Design and Photograph of the Elementary Antenna of the SBA

The antenna element of the proposed system are compact directive patch antennas operating in Circular Polarization (CP), which ensure communication regardless of relative orientation. CP is also as an effective aid to combat the multipath effect, since the radiated field by a LHCP antenna inverts its rotation sense after reflecting on the ground, becoming a RHCP field, thus virtually invisible to a co-polarized LHCP receiving antenna. The Antenna design is based on the modal degeneration phenomenon, a smart way to achieve and control the CP effect without the aid of an external splitter. Following this approach, compact directive antenna design is possible maddio2011new, cidronali2010analysis.

(a) Reflection Coefficient (Sxx)(b) Isolation (Sxy)

Figure 5.

Scattering Parameters of the Antenna Elements

  shows the performance of the four antennas. The reflection coefficients are plotted in  , where a minimum around the center of ISM frequency confirms a good matching, quantified in a Return Loss (RL) of 17 dB and a 10 dB RL bandwidth exceeding 150 MHz. All the four traces exhibit the same dual min-max-min behaviour around the central frequency, a hint of the archived circular polarization in the area between the minimums. Dimensions and performance were traded off so as to be compact but at the same time without sacrificing performance.   shows the isolation of the four antennas, confirming a minimum value of 36 dB, suitable for the application in exam.

The assembled structure composed of the four antennas shows a set of 4 individual directive pattern with a maximum over the four cardinal direction, individuated by the side of the box structure, and an Half Power Beam Angle of almost 90 degrees. The latter characteristic grants that the cumulative pattern, the pattern composed by the maximum of the four antennas, is almost isotropic, ensuring the communication coverture the entire 2π radian domain. The measurements azimuthal pattern at the design frequency of 2.45 GHz reveals a good Left Hand with a Co/Cross discrimination between 18 and 21 dB depending on the antenna. Optimal CP is achieved in the broad-side direction, while the back lobe experiments a CP inversion, a typical behavior of the modal degenerated antenna, which is an aid for the link discrimination. The absolute gain value is estimated as 3.85 dB, with an estimated antenna efficiency of, compatible with the sub-optimal performance of the cheap substrate.

(a) Antenna Arrangement(b) Antenna Beams

Figure 6.

Four Switched Beam Antenna Photograph and Radiative Performance

In   is depicted a Four Beam Antenna (FBA), proposed as the basic node of the WSN. The four sector beams of the 4BA are also shown. The radiation patterns are measured in operative condition, with the antenna elements connected to the switch. The maximum gain is estimated as 2 dB, a low value affected by the switch insertion loss and unavoidable co-channel coupling. The advantages in generating 4 beams is that the cumulative pattern can cover the entire 2D angular range with a cubic box arrangement, but dedicated links can be established toward the four directions.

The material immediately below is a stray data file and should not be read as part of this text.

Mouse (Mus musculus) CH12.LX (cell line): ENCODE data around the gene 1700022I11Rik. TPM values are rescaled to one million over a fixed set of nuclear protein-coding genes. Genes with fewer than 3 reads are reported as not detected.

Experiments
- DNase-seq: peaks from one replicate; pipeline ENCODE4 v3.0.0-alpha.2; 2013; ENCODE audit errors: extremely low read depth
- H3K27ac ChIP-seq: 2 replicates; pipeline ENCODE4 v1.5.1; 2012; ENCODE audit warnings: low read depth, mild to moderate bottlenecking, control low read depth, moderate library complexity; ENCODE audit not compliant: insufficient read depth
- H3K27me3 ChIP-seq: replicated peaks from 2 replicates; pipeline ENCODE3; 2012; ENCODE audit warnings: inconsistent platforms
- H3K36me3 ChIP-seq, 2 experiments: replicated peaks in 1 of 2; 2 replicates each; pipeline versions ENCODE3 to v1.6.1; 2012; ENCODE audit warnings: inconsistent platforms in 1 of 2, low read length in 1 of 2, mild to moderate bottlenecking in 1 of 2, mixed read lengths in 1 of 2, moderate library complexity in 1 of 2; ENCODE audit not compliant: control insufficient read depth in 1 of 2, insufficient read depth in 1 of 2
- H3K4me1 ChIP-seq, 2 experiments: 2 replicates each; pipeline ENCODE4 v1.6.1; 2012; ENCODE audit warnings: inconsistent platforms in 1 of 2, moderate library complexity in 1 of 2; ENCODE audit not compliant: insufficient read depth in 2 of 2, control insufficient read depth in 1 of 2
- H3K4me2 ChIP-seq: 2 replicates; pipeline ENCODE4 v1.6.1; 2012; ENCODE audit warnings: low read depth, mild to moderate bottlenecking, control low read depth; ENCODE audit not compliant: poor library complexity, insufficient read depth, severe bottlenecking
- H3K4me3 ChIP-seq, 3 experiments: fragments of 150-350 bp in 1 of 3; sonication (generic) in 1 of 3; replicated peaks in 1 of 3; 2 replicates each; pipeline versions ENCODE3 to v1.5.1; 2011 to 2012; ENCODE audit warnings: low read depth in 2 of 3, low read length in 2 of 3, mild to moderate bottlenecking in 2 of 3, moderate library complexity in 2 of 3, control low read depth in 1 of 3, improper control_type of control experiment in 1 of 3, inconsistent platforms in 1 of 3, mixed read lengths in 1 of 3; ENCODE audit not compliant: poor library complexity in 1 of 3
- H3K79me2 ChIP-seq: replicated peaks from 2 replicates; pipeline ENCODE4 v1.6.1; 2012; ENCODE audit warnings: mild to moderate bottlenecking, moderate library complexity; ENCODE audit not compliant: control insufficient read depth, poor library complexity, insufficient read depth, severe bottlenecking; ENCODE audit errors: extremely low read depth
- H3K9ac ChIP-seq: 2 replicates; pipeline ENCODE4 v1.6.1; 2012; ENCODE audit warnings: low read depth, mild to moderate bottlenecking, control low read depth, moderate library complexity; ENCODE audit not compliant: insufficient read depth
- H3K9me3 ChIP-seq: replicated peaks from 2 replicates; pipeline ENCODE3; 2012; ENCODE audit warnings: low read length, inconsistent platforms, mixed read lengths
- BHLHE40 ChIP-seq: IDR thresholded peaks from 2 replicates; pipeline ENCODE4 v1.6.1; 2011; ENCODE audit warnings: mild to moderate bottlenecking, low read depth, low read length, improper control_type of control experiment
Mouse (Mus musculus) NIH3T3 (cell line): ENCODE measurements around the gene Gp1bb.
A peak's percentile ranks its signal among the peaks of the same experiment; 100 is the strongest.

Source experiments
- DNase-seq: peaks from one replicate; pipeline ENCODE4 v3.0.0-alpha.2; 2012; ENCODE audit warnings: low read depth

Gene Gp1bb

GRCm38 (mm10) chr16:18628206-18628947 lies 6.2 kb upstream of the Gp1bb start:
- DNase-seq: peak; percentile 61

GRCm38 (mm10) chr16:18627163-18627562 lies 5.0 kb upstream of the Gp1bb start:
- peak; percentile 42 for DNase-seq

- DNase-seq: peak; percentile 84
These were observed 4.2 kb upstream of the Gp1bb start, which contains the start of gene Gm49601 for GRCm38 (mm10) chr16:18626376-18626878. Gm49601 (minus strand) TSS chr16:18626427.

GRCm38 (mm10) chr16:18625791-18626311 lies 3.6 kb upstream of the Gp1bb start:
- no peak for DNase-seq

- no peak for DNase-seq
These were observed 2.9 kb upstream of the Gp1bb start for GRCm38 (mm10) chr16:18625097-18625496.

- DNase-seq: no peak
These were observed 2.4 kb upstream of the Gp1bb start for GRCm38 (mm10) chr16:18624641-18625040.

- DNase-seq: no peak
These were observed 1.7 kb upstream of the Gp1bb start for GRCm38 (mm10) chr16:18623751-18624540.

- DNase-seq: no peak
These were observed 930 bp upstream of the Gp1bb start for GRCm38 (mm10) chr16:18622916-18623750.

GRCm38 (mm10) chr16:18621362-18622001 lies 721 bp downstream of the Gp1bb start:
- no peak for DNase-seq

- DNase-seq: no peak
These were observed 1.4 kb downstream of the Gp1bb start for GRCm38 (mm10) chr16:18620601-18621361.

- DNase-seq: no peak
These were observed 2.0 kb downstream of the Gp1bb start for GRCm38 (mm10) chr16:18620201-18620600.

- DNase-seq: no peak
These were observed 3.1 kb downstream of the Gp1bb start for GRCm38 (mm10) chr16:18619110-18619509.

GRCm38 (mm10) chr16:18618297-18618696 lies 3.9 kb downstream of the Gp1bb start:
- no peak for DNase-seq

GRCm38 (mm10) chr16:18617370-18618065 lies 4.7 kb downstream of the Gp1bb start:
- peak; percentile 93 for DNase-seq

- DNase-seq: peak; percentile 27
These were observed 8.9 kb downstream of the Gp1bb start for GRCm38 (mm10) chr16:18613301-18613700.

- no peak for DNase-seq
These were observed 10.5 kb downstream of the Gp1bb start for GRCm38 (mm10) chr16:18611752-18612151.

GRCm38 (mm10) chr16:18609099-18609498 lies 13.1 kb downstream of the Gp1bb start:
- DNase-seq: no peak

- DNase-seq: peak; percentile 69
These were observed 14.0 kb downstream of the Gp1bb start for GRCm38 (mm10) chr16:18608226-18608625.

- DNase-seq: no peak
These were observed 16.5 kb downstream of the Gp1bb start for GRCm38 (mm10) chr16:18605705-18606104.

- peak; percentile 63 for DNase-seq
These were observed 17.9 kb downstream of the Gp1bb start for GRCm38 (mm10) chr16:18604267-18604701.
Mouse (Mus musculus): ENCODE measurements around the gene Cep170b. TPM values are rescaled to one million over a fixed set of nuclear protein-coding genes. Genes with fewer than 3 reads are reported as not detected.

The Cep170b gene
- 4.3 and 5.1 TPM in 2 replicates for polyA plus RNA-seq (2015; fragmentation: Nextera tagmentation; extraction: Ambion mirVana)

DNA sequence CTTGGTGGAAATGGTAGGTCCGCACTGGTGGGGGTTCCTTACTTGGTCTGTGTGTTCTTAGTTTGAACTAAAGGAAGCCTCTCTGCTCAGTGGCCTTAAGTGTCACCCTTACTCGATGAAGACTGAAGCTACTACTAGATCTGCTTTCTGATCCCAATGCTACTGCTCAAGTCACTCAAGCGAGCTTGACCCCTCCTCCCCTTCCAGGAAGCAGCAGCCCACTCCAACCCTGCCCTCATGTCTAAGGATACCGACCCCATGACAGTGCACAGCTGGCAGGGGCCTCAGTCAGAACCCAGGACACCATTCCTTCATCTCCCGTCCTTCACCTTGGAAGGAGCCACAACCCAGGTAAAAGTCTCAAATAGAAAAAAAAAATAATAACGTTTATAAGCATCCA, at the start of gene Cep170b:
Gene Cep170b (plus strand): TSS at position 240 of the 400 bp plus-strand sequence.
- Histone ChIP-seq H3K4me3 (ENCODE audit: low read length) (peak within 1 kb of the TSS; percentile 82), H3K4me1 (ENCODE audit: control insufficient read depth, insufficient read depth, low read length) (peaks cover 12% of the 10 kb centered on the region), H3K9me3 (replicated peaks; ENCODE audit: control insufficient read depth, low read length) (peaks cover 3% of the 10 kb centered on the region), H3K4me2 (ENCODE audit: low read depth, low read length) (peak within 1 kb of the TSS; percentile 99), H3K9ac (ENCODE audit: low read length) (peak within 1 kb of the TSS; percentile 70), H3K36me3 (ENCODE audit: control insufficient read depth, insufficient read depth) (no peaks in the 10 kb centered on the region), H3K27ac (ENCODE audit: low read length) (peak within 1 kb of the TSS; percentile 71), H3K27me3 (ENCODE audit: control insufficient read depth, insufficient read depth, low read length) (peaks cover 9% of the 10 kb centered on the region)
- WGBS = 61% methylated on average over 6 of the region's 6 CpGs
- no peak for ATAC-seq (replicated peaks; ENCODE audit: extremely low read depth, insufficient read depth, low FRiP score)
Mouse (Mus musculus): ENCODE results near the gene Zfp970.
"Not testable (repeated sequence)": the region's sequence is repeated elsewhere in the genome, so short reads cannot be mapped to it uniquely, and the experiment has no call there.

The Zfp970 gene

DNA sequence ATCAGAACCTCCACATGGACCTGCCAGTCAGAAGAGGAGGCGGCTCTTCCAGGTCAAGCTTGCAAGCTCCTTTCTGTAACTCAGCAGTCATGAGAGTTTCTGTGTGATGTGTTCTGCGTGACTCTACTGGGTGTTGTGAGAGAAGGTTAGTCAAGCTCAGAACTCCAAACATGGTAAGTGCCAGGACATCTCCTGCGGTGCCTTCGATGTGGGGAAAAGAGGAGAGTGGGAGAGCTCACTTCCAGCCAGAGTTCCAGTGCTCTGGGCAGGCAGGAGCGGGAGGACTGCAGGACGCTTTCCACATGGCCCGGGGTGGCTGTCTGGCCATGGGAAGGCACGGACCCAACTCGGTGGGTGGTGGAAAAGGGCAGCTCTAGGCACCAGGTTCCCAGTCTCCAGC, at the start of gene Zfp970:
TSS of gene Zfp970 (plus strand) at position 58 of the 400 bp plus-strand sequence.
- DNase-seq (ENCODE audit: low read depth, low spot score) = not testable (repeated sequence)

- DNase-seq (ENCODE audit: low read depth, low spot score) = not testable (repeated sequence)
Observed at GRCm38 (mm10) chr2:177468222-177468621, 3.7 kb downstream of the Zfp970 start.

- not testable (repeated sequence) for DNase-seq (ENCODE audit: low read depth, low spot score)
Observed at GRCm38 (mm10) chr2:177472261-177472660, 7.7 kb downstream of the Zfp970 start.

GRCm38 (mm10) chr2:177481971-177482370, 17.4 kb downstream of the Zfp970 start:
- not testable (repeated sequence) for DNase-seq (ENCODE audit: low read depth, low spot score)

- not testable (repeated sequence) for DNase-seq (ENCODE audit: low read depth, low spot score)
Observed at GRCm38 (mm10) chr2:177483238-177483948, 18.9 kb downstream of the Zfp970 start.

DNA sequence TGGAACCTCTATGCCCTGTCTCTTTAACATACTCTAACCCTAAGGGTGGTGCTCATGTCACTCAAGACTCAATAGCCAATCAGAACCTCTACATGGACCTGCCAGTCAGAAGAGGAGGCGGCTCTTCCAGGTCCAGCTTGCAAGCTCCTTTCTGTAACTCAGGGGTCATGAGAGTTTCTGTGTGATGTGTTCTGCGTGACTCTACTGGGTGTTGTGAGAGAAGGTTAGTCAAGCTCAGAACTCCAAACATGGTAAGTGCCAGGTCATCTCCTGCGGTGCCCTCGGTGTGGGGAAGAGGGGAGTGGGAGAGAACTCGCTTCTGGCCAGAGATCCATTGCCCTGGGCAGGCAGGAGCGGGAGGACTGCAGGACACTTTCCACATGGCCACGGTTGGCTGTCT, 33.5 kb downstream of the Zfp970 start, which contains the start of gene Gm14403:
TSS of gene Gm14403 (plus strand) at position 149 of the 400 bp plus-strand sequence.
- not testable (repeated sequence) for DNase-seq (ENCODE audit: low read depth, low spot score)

The selection mechanism of proposed SBA is a non-reflective SP4T switch by Hittite, model HMC252QS24. The switch performance, reported in  , are suitable for the application in exam. The adoption of this kind of switch minimizes the coupling between the 4 radio channels ensuring a minimal pattern and polarization corruption.


Figure 7.

SP4T Characteristics Taken from Hittite Datasheet

3. Communication protocol design

Apart the Ethernet Gateway, all devices are energy constrained. Therefore smart power saving procedures have to be adopted to increase network lifetime. Some common approaches are the management of both sleep and active states, the on board integration of directional antennas and their integration within the communications framework. As these aspects belong to both the Physical (PHY) and Medium Access Control (MAC) layers, they might be integrated to achieve an overall energy efficiency, managing, for example, at the same time the duty cycle and the beams of the on board directional antennas. The way to accomplish this goal effectively relies on the so called cross-layer protocol design principle shakkottai.

According to this principle, the communication protocol was designed and realized.

In the following sections the protocol stack is described and its performance are provided.

3.1. Physical and MAC layer